When the trail crested the ridge, it opened up the view to all the peaks on the other side of Mount Antero. The trail cut back against the mountain, bringing us along the opposite face. The sun finally decided to make an unwelcome appearance as the clouds below frothed and steamed as if coming off a cauldron.
At this point, we could see what could be mistaken as the top and would ultimately be revealed as the upper parking lot. The switchbacks shortened across the white stones.
Our pace finally slowed. The hike finally did not seem so easy. Altitude and grade began to wear on us. I fell farther and farther behind my companions. Initially, I felt drained, “out of gas.” I kept stopping to eat to perk myself up. It would work at first then burn off quickly. I assumed it was just being out of hiking shape since I had not put boots on a mountain trail since Cheyenne Mountain a year ago.
We pressed, slowly, through the upper parking lot. Past the point of vehicles, the trail went from practically being a mountain road to barely being a trail. Multiple path options spidered through unstable rocks and patches of scree. The first section balanced on a ridge, leaving us largely exposed on both sides. This tightrope walk bridged the parking lot to the final ascent to the summit.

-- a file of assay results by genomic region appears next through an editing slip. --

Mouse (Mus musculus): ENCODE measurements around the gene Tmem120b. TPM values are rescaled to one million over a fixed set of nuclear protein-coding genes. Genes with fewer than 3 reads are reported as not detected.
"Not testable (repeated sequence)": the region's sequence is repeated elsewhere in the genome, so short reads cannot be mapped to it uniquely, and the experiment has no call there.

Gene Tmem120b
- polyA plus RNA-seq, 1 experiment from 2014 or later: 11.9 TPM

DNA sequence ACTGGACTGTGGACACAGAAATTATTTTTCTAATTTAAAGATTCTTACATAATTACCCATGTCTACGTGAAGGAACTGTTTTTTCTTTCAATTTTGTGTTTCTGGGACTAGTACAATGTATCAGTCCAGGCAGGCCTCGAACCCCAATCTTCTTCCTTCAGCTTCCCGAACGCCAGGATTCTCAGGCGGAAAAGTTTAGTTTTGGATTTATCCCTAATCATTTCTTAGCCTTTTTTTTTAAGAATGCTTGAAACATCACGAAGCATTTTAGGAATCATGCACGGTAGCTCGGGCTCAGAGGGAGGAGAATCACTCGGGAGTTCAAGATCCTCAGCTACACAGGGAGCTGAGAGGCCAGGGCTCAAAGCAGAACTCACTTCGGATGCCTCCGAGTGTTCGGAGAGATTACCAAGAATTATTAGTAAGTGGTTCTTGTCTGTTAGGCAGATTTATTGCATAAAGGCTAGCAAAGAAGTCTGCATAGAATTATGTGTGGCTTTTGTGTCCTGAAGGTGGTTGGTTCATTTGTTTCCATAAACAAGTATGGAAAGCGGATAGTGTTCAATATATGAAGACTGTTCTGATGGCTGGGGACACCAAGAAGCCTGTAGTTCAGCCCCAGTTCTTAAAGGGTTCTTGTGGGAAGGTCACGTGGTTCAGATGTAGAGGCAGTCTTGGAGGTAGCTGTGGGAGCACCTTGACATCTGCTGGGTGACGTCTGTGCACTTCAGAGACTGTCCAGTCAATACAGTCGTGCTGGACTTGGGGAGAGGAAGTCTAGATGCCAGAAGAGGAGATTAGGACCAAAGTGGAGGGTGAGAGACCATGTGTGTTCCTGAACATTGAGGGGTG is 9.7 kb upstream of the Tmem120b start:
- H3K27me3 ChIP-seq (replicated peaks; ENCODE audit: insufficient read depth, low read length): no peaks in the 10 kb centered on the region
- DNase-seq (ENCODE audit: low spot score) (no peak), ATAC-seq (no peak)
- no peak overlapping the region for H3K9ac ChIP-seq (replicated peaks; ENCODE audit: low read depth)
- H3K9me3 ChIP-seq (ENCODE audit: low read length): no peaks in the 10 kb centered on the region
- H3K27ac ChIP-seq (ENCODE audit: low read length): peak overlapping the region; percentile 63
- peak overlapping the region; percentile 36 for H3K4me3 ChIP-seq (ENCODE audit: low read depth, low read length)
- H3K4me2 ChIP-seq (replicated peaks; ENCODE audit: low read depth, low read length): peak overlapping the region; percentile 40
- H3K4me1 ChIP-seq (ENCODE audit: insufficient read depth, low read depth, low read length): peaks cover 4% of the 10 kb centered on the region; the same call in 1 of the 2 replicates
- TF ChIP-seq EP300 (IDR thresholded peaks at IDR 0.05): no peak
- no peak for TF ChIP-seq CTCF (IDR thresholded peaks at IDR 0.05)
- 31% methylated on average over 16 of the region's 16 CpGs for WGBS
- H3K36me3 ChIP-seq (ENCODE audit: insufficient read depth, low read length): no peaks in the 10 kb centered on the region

I had felt drained if not weak when we approached and passed the parking lot. As we moved into the actual climbing past the gate, I started to feel decidedly shaky. Whenever my heart rate rose, whenever I had to truly engage my quads to hoist myself up, my head seemed to swim. It felt very reminiscent of when the hike over Mount Cameron went so terrible, and paranoia swelled over me. I fell farther and farther behind, cursing myself.
The trail wrapped around the final peak then turned up to the summit. As I was hiking up, I questioned my sanity; I questioned my ability. I did not think I could make it, and I did not think I could do it ever again. I thought something was truly wrong. Yet when I finally caught up with my companions at the summit, I could not believe that was it. It was a strange contradiction.
At the top, I felt fine. We sat down as clouds enveloped the mountain. All edges around us dropped off into nothing but swirling gray. We quickly enjoyed our brunch and our summit beers before turning back down the trail to beat the impending storms in the forecast.
I had been fantasizing about the descent during the entire ascent, and descending is always my favorite part of hiking; however, I was still not right. I felt wonky, unstable. Whereas I usually prance ahead of my party like a mountain goat across the boulders, I continue to struggle slowly through each step.